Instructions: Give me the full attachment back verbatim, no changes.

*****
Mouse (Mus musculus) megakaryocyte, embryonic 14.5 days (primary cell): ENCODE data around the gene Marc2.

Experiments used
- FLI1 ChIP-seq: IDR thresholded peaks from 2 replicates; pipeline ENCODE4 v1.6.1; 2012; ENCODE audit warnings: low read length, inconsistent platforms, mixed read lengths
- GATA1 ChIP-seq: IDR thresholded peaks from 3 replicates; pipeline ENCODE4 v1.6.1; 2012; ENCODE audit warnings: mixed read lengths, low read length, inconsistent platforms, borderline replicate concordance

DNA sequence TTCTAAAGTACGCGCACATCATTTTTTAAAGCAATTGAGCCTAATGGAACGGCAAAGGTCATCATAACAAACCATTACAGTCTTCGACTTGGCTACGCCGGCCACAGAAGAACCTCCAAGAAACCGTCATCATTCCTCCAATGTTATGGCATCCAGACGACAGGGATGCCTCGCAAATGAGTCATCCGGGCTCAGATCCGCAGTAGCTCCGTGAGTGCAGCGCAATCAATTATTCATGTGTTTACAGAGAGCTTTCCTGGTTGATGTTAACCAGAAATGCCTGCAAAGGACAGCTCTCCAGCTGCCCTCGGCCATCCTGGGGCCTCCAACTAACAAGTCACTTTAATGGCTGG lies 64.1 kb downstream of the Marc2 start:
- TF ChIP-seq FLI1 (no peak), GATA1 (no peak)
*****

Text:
Mouse (Mus musculus) megakaryocyte, embryonic 14.5 days (primary cell): ENCODE data around the gene Marc2.

Experiments used
- FLI1 ChIP-seq: IDR thresholded peaks from 2 replicates; pipeline ENCODE4 v1.6.1; 2012; ENCODE audit warnings: low read length, inconsistent platforms, mixed read lengths
- GATA1 ChIP-seq: IDR thresholded peaks from 3 replicates; pipeline ENCODE4 v1.6.1; 2012; ENCODE audit warnings: mixed read lengths, low read length, inconsistent platforms, borderline replicate concordance

DNA sequence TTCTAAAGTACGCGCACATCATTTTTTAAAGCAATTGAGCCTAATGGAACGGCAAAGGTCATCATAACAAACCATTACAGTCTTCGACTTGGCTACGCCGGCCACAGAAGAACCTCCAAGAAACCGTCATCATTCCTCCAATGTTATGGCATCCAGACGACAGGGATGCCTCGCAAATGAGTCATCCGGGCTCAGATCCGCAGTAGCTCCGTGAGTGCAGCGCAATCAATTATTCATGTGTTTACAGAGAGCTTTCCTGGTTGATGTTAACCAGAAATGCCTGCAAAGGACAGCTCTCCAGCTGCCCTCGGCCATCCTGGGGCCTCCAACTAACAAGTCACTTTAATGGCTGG lies 64.1 kb downstream of the Marc2 start:
- TF ChIP-seq FLI1 (no peak), GATA1 (no peak)